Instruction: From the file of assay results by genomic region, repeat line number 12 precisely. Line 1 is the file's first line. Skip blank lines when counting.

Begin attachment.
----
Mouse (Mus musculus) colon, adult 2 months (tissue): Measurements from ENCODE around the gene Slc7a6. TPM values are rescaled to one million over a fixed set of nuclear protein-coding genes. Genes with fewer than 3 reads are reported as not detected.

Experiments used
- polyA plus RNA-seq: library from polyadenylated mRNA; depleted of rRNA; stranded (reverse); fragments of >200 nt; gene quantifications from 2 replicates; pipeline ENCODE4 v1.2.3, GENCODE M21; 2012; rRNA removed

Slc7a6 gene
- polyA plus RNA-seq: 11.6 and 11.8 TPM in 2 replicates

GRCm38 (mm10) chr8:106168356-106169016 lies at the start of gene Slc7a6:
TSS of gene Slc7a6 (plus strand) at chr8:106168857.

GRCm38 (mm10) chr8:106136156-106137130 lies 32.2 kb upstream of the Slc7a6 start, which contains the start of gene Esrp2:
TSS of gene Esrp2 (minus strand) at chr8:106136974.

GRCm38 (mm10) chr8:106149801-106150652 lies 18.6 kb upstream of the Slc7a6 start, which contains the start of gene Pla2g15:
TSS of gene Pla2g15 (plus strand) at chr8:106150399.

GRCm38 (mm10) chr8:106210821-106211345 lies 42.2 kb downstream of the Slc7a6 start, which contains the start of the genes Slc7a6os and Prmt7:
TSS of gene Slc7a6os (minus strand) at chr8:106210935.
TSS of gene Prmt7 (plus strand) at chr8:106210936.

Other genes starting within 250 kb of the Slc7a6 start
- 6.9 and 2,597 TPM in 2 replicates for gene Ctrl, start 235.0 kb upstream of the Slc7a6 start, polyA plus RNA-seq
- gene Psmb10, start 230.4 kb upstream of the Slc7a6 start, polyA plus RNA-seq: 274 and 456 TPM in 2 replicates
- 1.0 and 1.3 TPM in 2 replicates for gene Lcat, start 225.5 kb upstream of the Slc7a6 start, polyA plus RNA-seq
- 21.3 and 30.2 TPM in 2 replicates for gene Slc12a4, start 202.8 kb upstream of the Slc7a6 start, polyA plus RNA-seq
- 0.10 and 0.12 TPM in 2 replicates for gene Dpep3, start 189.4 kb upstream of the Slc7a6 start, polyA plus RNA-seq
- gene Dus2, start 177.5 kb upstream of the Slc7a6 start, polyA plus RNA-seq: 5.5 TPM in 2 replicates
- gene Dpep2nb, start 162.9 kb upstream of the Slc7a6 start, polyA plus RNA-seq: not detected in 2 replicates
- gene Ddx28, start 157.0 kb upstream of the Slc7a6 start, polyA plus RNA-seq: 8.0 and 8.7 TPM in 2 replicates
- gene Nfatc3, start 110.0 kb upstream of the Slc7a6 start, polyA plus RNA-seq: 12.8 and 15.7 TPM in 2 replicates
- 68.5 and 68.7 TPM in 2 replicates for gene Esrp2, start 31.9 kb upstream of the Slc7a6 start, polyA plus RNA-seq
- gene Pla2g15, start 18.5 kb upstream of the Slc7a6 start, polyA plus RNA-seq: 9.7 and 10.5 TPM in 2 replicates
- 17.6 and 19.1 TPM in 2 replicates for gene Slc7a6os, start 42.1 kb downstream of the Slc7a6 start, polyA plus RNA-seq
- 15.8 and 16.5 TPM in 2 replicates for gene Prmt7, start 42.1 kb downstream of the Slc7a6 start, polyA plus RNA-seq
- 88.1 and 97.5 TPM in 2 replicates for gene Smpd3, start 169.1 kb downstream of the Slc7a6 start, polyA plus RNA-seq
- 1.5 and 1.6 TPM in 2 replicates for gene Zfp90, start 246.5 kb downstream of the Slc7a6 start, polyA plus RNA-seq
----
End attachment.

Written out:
GRCm38 (mm10) chr8:106210821-106211345 lies 42.2 kb downstream of the Slc7a6 start, which contains the start of the genes Slc7a6os and Prmt7: